A builder who cleared waste material from property he had bought by dumping it on neighbouring council-owned land has cost the local authority nearly £100,000.
John Gorman, 43, from Salford spent more than £6,000 on skips to remove material from his land, but ran out of cash and moved the remaining 250 tonnes on to a vacant plot owned by Salford City Council.
The council took him to court and he was fined £800 and ordered to pay £1,070 costs and a £120 victim surcharge for an offence under the the Environmental Protection Act 1990.
The court heard that local residents complained to the council about soil being dumped on the land beyond Gorman’s property, and environmental crime officers found that the material contained general building waste, litter, glass, Japanese knotweed, plastic and tyres.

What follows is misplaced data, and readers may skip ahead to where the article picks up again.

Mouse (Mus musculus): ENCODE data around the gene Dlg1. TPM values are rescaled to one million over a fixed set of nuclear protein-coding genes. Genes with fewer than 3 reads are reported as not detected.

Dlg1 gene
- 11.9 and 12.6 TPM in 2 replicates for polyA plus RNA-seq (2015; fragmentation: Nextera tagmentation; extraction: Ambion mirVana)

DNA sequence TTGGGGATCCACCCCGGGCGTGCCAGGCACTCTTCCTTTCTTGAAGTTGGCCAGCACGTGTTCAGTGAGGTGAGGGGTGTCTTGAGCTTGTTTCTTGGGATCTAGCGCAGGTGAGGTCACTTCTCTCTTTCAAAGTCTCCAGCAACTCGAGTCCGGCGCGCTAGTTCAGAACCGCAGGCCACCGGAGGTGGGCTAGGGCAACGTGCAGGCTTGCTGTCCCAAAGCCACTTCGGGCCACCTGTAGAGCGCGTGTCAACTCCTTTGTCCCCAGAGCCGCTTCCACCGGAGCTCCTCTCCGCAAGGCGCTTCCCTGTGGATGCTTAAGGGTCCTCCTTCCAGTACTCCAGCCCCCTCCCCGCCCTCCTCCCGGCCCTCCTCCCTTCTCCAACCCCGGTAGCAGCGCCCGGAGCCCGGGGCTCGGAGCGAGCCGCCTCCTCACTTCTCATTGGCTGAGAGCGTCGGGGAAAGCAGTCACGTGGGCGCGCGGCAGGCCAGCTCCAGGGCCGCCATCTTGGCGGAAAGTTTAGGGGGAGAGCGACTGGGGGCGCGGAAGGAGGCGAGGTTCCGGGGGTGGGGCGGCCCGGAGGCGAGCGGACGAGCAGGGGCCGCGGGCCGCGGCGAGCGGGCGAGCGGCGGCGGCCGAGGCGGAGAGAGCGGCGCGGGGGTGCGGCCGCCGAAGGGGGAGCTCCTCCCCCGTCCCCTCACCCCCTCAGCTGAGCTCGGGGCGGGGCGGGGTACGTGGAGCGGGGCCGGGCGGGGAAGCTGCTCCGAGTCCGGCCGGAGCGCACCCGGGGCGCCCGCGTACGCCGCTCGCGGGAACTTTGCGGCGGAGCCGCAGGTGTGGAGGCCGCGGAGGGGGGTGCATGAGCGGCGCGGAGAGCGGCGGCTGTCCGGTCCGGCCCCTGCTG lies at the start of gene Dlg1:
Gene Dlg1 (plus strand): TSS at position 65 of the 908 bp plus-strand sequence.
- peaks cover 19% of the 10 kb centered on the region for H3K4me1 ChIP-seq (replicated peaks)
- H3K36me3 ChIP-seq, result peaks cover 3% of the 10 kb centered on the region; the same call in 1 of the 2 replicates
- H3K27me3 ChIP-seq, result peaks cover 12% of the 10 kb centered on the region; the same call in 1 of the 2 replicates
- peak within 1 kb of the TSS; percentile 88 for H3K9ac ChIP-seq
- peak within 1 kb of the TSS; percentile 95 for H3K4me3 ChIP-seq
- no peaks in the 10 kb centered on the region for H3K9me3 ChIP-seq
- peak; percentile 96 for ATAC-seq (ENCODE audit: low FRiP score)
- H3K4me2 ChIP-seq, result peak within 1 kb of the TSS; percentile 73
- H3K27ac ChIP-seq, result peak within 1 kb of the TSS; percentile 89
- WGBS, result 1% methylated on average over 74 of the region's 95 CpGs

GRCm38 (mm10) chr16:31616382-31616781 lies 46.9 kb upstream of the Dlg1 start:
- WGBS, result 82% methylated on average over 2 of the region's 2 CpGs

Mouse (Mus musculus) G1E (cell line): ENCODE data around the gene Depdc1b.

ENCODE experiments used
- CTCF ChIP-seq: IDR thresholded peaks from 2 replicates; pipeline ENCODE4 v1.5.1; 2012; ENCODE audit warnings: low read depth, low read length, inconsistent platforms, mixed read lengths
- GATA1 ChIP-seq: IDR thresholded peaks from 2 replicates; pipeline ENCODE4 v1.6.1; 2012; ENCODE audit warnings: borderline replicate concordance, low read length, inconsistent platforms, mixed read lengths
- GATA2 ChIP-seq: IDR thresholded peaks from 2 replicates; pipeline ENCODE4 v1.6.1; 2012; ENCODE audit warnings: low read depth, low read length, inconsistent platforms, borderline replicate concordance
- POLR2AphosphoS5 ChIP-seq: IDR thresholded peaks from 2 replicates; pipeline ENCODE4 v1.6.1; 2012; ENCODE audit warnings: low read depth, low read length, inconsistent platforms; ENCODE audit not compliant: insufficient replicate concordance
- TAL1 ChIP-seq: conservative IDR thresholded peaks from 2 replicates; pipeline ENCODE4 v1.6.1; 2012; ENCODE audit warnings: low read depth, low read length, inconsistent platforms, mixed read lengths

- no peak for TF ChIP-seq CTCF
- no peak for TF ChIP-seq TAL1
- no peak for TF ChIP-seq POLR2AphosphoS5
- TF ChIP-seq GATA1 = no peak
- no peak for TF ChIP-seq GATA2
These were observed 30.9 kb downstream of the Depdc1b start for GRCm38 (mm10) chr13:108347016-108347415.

Gorman told the officers he had removed 100 skip loads of soil from his plot before running out of money. He showed the officers receipts totalling £6,680 to prove he had been moving the soil.
He said he thought the adjoining plot was waste land that no-one owned and did not think he was doing anything wrong.
Magistrates were told it could cost up to £97,000 to clear and restore the land and that Salford council was now considering its options, including civil action against Gorman in relation to the cost of the clean-up.
The council receives around 283 reports every month regarding incidents of illegal dumping/fly-tipping, and spends around £140,000 every year dealing with the problem.
The prosecution is part of the council’s ongoing Operation Pandora, under which 35 offenders have been successfully prosecuted for more than 40 offences with over £34,000 awarded against them in fines and costs.